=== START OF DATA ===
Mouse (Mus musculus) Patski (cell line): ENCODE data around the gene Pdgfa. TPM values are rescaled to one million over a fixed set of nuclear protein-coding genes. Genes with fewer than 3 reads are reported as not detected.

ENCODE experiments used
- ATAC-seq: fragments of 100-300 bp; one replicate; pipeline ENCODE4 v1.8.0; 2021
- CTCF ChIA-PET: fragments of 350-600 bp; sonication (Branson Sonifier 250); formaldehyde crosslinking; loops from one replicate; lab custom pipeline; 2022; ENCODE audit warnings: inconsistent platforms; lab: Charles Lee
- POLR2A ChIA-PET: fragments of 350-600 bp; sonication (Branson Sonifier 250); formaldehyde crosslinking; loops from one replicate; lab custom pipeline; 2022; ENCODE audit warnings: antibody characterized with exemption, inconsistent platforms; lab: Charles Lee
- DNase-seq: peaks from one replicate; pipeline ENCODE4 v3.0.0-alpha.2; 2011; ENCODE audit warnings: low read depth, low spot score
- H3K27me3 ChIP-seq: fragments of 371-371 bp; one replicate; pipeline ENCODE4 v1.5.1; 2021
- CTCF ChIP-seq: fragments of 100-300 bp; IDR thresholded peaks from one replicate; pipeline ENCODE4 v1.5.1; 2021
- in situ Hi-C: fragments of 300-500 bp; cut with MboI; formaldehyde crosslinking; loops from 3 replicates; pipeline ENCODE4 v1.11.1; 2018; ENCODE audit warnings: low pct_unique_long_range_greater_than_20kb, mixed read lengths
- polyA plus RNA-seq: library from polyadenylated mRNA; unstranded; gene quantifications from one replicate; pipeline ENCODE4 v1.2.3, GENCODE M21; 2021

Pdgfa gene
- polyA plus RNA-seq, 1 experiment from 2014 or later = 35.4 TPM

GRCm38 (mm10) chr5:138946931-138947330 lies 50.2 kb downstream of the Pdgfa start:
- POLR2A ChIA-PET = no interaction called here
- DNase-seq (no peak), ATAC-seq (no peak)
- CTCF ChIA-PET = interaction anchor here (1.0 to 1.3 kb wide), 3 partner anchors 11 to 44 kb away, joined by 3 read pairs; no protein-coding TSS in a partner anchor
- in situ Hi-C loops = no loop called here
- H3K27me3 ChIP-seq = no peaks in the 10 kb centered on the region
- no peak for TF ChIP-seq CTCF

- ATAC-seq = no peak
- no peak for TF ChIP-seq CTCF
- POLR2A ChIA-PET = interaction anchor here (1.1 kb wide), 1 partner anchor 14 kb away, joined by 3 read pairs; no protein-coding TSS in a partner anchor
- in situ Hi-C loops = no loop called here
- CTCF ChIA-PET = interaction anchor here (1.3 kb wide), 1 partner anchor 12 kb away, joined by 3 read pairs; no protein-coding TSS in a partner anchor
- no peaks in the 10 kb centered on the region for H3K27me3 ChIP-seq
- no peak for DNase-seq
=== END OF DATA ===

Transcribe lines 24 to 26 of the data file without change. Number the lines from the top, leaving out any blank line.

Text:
- CTCF ChIA-PET = interaction anchor here (1.3 kb wide), 1 partner anchor 12 kb away, joined by 3 read pairs; no protein-coding TSS in a partner anchor
- no peaks in the 10 kb centered on the region for H3K27me3 ChIP-seq
- no peak for DNase-seq